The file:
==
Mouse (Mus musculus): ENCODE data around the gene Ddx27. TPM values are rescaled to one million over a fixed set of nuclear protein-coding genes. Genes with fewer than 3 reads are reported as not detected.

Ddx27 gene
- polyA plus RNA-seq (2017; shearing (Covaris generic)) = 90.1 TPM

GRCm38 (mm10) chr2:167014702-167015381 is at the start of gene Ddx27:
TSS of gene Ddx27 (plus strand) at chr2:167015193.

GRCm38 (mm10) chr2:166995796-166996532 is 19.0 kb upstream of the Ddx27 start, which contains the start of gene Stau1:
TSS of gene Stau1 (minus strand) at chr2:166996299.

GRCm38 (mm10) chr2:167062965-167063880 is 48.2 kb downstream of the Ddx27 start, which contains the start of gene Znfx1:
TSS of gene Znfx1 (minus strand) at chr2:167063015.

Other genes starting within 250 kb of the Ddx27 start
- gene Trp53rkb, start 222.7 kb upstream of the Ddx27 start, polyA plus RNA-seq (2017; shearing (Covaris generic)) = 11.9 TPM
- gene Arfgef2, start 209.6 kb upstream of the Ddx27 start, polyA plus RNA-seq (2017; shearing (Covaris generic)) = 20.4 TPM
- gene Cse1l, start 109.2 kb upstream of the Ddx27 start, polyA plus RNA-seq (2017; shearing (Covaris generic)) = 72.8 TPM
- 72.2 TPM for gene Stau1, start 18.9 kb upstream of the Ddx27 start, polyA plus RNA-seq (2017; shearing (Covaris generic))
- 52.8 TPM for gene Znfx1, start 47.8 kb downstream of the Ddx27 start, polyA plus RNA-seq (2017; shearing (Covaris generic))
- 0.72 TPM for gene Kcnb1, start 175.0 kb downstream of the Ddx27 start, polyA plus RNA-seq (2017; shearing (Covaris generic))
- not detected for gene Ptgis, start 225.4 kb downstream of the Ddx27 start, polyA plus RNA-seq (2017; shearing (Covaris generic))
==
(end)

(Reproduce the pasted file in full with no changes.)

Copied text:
Mouse (Mus musculus): ENCODE data around the gene Ddx27. TPM values are rescaled to one million over a fixed set of nuclear protein-coding genes. Genes with fewer than 3 reads are reported as not detected.

Ddx27 gene
- polyA plus RNA-seq (2017; shearing (Covaris generic)) = 90.1 TPM

GRCm38 (mm10) chr2:167014702-167015381 is at the start of gene Ddx27:
TSS of gene Ddx27 (plus strand) at chr2:167015193.

GRCm38 (mm10) chr2:166995796-166996532 is 19.0 kb upstream of the Ddx27 start, which contains the start of gene Stau1:
TSS of gene Stau1 (minus strand) at chr2:166996299.

GRCm38 (mm10) chr2:167062965-167063880 is 48.2 kb downstream of the Ddx27 start, which contains the start of gene Znfx1:
TSS of gene Znfx1 (minus strand) at chr2:167063015.

Other genes starting within 250 kb of the Ddx27 start
- gene Trp53rkb, start 222.7 kb upstream of the Ddx27 start, polyA plus RNA-seq (2017; shearing (Covaris generic)) = 11.9 TPM
- gene Arfgef2, start 209.6 kb upstream of the Ddx27 start, polyA plus RNA-seq (2017; shearing (Covaris generic)) = 20.4 TPM
- gene Cse1l, start 109.2 kb upstream of the Ddx27 start, polyA plus RNA-seq (2017; shearing (Covaris generic)) = 72.8 TPM
- 72.2 TPM for gene Stau1, start 18.9 kb upstream of the Ddx27 start, polyA plus RNA-seq (2017; shearing (Covaris generic))
- 52.8 TPM for gene Znfx1, start 47.8 kb downstream of the Ddx27 start, polyA plus RNA-seq (2017; shearing (Covaris generic))
- 0.72 TPM for gene Kcnb1, start 175.0 kb downstream of the Ddx27 start, polyA plus RNA-seq (2017; shearing (Covaris generic))
- not detected for gene Ptgis, start 225.4 kb downstream of the Ddx27 start, polyA plus RNA-seq (2017; shearing (Covaris generic))